Striking also is the extent of social and political disunity, which I’m sure is in no small part due to the “divide and conquer” policy of the British. (It’s amazing the extent that the British were able to transform the country in their own image in such a short time, and the degree to which many of the characters would define themselves as, or aspire to be, English. The closer one dresses, speaks and acts as an Englishman, the more refined he is. Conversely, the more “Indian” he appears by his accent or demeanour, the lower his standing and his desirability. Though there are surely lingering benefits of British colonialism, this kind of internalised oppression seems to me to be fairly odious.) The India of this period is depicted as a heterogeneous multicultural society, where the religious, ethnic, linguistic, cultural and ideological differences constantly threaten to disrupt stability. One gets a real sense of the fragility of the young Indian democracy, where there was a real possibility of failure and collapse. Partition was a tragedy that affects the world to this day, but overall the enduring survival of Indian democracy through these times of turmoil has been a wonderfully fortunate benefit to the world. It is easy to imagine a world where things had turned out differently.

In terms of the prose, I did not enjoy Seth’s bland and relentless Realism. In nearly 1,500 pages, there is not a single sentence worth underlining, not a single interesting metaphor, and rarely anything resembling a profound authorial insight. Instead, the story is told in a flat style of alternating description and dialogue, with the omniscient narrator jumping freely between the thoughts of the different characters. This style has caused the book to be compared to some of the great works of the Eighteenth and Nineteenth Century, of which it is reminiscent. Many people seem to like this kind of writing, but it’s not my cup of tea.

I’m rating this book more generously than its literary merits would seem to warrant. This is a very long novel, and though it is arguable whether many sections were essential to include, on the whole it paints a thoughtful, detailed and complex picture of post-independence India, with all the wonderful, as well as the disagreeable aspects of its culture. Indeed, the India of Seth’s novel is a land of contradictions, of inequality, of oppression, and yet of hope through the experiment of democracy. If nothing else, I will miss his characters, who, though they are a little saccharine (I don’t disagree with Paul Bryant's assessment), are delightful companions with whom to undertake such a long journey.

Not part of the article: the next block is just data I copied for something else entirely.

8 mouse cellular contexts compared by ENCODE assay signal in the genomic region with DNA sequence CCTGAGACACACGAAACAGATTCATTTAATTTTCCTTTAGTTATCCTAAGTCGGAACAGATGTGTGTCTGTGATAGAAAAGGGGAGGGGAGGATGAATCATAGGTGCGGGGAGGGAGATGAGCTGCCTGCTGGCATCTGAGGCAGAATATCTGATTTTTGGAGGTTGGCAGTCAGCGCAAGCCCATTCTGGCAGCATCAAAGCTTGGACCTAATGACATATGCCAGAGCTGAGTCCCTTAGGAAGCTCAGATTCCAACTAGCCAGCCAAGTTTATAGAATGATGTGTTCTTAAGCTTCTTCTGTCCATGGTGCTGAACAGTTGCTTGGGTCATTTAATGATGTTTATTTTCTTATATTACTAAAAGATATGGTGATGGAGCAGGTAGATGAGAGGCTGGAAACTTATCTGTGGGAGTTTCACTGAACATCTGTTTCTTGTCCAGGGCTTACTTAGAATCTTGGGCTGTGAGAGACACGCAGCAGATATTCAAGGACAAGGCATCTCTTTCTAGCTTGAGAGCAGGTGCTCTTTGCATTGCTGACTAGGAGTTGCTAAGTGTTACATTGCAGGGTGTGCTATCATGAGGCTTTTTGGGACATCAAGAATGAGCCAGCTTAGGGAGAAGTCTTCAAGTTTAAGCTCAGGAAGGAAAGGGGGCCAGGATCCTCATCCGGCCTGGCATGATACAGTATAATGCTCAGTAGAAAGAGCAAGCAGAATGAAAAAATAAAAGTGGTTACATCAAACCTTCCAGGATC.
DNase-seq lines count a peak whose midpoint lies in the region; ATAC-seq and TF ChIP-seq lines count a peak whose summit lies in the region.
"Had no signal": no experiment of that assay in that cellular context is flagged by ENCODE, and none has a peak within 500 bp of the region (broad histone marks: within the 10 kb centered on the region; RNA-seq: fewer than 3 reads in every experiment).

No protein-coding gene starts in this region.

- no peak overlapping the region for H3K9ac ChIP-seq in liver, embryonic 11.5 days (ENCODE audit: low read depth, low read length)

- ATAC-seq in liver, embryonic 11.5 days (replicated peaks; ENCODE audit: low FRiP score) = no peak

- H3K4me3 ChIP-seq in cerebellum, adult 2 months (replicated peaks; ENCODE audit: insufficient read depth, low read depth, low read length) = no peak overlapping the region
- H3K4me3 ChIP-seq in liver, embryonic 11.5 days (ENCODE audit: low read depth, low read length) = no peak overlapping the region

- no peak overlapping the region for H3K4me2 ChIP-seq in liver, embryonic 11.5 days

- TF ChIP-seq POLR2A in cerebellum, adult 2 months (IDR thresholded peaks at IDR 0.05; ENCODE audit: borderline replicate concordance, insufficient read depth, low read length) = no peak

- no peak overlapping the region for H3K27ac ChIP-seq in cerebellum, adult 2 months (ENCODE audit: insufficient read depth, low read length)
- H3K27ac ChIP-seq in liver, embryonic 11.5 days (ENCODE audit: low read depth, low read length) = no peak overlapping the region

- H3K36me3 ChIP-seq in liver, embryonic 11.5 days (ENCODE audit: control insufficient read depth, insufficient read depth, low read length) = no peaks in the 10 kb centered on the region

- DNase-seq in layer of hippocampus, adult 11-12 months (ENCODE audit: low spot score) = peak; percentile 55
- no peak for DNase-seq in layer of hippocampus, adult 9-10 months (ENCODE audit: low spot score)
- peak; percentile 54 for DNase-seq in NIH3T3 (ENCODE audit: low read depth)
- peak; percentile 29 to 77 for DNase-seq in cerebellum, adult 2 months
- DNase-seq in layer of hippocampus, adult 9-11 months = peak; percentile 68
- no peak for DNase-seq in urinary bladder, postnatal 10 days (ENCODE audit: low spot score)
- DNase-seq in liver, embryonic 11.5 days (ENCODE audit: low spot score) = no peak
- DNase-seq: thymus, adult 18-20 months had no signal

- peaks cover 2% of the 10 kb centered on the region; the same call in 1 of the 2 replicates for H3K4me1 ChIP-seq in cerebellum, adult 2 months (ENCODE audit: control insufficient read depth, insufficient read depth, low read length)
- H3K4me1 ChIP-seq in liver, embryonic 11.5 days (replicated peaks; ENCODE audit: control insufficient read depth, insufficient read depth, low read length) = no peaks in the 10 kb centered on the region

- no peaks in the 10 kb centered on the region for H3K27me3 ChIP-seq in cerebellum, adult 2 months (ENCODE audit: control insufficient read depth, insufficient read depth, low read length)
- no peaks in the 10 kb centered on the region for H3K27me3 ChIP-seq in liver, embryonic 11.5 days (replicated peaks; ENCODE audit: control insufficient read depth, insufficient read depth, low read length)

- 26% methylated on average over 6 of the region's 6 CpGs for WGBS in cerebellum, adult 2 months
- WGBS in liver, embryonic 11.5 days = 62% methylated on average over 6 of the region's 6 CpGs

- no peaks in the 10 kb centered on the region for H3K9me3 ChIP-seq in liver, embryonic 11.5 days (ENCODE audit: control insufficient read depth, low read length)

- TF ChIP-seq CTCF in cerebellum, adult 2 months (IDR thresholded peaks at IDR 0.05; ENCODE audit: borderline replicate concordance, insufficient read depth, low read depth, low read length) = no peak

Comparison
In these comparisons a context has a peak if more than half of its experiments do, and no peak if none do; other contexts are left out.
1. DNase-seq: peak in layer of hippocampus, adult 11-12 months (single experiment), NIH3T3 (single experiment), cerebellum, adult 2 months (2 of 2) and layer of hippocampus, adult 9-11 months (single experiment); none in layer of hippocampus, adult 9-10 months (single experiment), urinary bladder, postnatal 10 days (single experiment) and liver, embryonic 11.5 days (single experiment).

Profile Image for Sarah.
106 reviews24 followers
September 8, 2017
Vikram Seth's A Suitable Boy is one of the best books I've ever read in my entire life. It's a long book. But it is very engaging; I managed to read it in one stretch, with a break to sleep, while I awaited the movers to take me and my belongings across the country. To my chagrin I had completed it before my flight, and when it finished I didn't want the book to be over, I wanted to go back and re-read it from the beginning. It is one of the best books about life in India I've ever read, it is the anti-Kite Runner book. There is nothing trite or stereotyped about the characterization; it believably describes elements of society that are even oblique to people within the mainstream of modern Indian society; the plot is not simple, nor is it a convoluted mystery story.

Writing this up I think I should go get it and read it again. Like most of my favorite books I gave it away a long time ago.
Profile Image for Vartika.
442 reviews764 followers
October 10, 2020
4.5 stars: A Great Indian Novel in both scale and scope

Those familiar with the unique dramatic phenomenon that are Hindi television soaps would see why many tend to bring them up in comparison with A Suitable Boy: both are interminably long and contend, prima facie, with the quintessentially Indian concept of arranged marriage. And yet, this is where the similarities largely end, for Vikram Seth's delightful literary behemoth extends its scope beyond the personal destinies of its characters and deals, too, with that of the fledgling democracy within which their lives come together.

At the center of this magnificent saga lies the young Lata Mehra, whose her mother's attempts to find her a suitable husband through love or through exacting maternal appraisal rope the reader into a story that intertwines four families—The Mehras, Chatterjees, Kapoors, and Khans—across a journey spanning vast tracts of Indian society, many of its vibrant cities, and the tumultuous year before the great elections in 1952 that officially turned the country into the world's largest democracy.